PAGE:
Review: Two Days, One Night

The premise of the latest film from the Dardennes is a little trite, but the execution is as assured as ever

Marion Cotillard: there are enough ruffles and creases to distract from her celebrity

Film Title: Two Days, One Night

Director: Jean-Pierre Dardenne, Luc Dardenne

Starring: Marion Cotillard, Fabrizio Rongione, Pili Groyne, Simon Caudry

Genre: Drama

Running Time: 95 min

Tue, May 20, 2014, 17:30

   

Can the Dardenne brothers, Belgian realists par excellence, jointly become the first men to win three Palmes d’Or at Cannes? It’s possible. The premise of their latest film is a little bit trite, but the execution is as assured as ever. An excellent Marion Cotillard, the starriest star to yet do service for the brothers, appears as Sandra, a harassed woman who has recently recovered from a bout of depression, facing up to redundancy from her job at a solar-panel factory. Her boss asks the employees to decide Sandra’s fate in a secret ballot: if they vote in her favour, they will sacrifice their €1,000 bonuses. (Such things do happen, it seems.)

Encouraged by her supportive husband (Fabrizio Rongione), Sandra sets out to visit each colleague and persuade him or her to help save her job. She hears a slightly different story from every person. A few are openly hostile. One breaks down. Many explain that, whereas they want to support her, they must prioritise their own looming financial catastrophes.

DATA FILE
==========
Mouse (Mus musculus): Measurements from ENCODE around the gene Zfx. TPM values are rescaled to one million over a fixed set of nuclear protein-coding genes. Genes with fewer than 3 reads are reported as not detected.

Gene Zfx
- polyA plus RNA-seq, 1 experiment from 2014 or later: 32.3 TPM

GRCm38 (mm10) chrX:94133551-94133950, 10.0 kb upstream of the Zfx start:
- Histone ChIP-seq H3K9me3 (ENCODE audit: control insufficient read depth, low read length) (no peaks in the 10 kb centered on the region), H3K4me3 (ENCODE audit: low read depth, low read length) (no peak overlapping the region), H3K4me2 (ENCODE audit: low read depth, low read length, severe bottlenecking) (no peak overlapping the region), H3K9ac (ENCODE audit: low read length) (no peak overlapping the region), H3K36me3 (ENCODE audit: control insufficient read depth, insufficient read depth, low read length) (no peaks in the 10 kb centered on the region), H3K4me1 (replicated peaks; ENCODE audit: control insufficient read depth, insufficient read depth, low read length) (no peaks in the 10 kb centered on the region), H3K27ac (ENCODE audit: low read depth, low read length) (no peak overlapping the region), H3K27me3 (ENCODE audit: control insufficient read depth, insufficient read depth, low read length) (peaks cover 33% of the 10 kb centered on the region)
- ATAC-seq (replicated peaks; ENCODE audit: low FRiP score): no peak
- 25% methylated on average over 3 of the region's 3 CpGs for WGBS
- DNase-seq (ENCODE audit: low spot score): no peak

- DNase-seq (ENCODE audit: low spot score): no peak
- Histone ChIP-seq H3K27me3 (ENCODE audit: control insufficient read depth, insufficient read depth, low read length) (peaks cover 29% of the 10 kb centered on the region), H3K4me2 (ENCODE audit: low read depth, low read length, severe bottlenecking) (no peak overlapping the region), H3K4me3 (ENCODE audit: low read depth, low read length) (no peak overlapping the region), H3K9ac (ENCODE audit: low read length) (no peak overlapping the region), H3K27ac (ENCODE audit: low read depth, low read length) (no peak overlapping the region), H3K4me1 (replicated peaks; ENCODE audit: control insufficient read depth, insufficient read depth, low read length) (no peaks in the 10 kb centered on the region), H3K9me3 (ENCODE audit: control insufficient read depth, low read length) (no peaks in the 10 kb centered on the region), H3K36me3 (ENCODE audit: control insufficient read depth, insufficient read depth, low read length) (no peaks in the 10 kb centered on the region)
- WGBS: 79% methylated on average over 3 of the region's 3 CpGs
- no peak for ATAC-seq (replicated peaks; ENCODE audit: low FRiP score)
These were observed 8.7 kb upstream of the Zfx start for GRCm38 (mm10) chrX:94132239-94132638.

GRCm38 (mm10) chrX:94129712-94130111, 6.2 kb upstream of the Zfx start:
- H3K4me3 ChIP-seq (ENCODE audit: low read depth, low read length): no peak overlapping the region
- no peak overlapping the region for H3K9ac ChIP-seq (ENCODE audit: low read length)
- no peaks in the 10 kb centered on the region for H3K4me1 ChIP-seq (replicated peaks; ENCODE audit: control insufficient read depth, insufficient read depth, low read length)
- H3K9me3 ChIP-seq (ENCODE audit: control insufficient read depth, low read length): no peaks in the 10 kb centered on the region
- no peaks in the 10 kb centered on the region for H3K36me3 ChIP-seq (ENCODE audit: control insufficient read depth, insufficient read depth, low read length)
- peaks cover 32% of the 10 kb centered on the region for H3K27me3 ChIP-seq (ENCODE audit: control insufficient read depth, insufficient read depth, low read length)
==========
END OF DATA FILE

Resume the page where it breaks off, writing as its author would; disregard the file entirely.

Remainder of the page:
Shooting, as ever, with mobile cameras that often lurk behind the actors, the brothers build up unexpected levels of tension as the unfortunate hero overcomes mortification to beg for survival. There are enough ruffles and creases on Cotillard’s exterior to distract from her celebrity. As her tiny odyssey progresses, Two Days, One Night, less searing than their earlier pictures, turns into a moving, though entirely unsentimental, tribute to the resilience of people under the pressures of late capitalism. On a trivial note, it’s a shame the directors persist with their strange habit of having characters pass comically unconscious after a biff on the head. Not that it matters much.

The Irish Times Logo
Commenting on The Irish Times has changed. To comment you must now be an Irish Times subscriber.
SUBSCRIBE
GO BACK
Error Image
The account details entered are not currently associated with an Irish Times subscription. Please subscribe to sign in to comment.
Comment Sign In

Forgot password?
The Irish Times Logo
Thank you
You should receive instructions for resetting your password. When you have reset your password, you can Sign In.
The Irish Times Logo
Please choose a screen name. This name will appear beside any comments you post. Your screen name should follow the standards set out in our community standards.
Screen Name Selection

Hello

Please choose a screen name. This name will appear beside any comments you post. Your screen name should follow the standards set out in our community standards.

The Irish Times Logo
Commenting on The Irish Times has changed. To comment you must now be an Irish Times subscriber.
SUBSCRIBE
Forgot Password
Please enter your email address so we can send you a link to reset your password.

Sign In

Your Comments
We reserve the right to remove any content at any time from this Community, including without limitation if it violates the Community Standards. We ask that you report content that you in good faith believe violates the above rules by clicking the Flag link next to the offending comment or by filling out this form. New comments are only accepted for 3 days from the date of publication.